The People’s Progressive Party (PPP) says state holding company NICIL should have appealed a Guyana Court of Appeal decision on the share dilution by Guyana Stockfeeds Limited (GSL) in 2000 to the Caribbean Court of Justice.
It also accused Robert Badal, the Chief Executive Officer of GSL of involvement in practices which were detrimental to minority shareholders and the state but beneficial to him and the companies he was affiliated with.
In a press release, the PPP also took aim at Badal’s close relationship with the Alliance for Change (AFC) which is part of the governing coalition.
The release earlier this month was a follow up to PPP General Secretary Bharrat Jagdeo’s comments about GSL shareholding held by National Industrial and Commercial Investments Limited (NICIL) and Badal’s response which was published subsequently in the Kaieteur News.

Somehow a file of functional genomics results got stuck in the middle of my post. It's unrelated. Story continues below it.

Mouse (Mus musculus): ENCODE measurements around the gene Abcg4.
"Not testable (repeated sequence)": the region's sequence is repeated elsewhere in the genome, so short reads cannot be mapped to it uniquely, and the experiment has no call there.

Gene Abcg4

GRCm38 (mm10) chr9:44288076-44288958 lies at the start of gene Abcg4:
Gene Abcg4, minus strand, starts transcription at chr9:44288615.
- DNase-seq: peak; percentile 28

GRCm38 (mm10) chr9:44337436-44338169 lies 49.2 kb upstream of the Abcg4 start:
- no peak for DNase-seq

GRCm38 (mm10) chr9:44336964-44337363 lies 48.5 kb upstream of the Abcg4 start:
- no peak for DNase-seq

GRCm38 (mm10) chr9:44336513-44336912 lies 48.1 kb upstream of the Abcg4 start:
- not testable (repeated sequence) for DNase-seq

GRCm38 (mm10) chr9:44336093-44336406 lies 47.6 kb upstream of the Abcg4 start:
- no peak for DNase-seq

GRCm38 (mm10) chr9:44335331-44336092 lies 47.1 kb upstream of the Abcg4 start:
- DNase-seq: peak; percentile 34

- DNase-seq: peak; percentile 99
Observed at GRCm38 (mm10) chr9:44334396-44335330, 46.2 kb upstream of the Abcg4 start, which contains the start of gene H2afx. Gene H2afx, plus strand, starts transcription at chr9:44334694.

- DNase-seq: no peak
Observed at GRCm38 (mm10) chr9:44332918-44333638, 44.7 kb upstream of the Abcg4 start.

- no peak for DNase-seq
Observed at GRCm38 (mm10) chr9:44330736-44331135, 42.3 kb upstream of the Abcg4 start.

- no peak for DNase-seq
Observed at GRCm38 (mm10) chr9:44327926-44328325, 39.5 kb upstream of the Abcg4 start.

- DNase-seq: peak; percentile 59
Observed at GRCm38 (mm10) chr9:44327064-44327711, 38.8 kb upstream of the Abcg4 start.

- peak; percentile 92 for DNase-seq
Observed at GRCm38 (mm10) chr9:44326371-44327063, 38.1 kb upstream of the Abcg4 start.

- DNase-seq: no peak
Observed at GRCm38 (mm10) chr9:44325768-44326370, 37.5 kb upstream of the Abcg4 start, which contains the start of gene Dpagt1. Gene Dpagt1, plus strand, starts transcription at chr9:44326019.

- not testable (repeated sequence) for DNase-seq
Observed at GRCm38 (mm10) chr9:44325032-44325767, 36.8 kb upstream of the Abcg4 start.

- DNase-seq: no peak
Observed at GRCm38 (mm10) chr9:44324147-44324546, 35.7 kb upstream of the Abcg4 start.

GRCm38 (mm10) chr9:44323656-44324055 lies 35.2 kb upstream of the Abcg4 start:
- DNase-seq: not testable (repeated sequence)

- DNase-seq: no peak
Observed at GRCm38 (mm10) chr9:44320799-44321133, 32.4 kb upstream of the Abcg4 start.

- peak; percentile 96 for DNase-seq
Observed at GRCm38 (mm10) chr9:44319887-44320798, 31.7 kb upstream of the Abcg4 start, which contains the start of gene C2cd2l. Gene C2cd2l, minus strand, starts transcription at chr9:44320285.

Stabroek News made numerous efforts to contact Badal who is also the owner of the Pegasus Hotel, for comment on the PPP claims but was unsuccessful.
According to the release, Badal in the newspaper article spoke to the status of the court matter brought by NICIL against GSL on its 2000 Rights Issue and the 2008 decision of Justice Jainarine Singh which rendered the 2000 Rights Issue (and subsequent bonus issue) illegal, null and void.
The 2008 High Court decision returned NICIL shareholding to 38% from the diluted 7%. The release added that Badal in the newspaper article “contemptuously” argued that the High Court decision was tainted and influenced by the PPP administration and that the Appeal Court decision of 2017 validated the reduction of the NICIL shareholding from 38% before the Rights Issue and Bonus Issue to 7%.
In trying to set the record straight, the party explained that in September, 2008, Justice Singh issued a decision that Badal’s Rights Issue and Bonus Issue, diluting NICIL from 38% to 7% was, illegal, null, and void.
The PPP pointed out that in late 2008, Badal, instead of honouring the High Court decision and restoring NICIL to its former 38% shareholding, appealed and obtained a “stay of execution of Justice Singh’s ruling.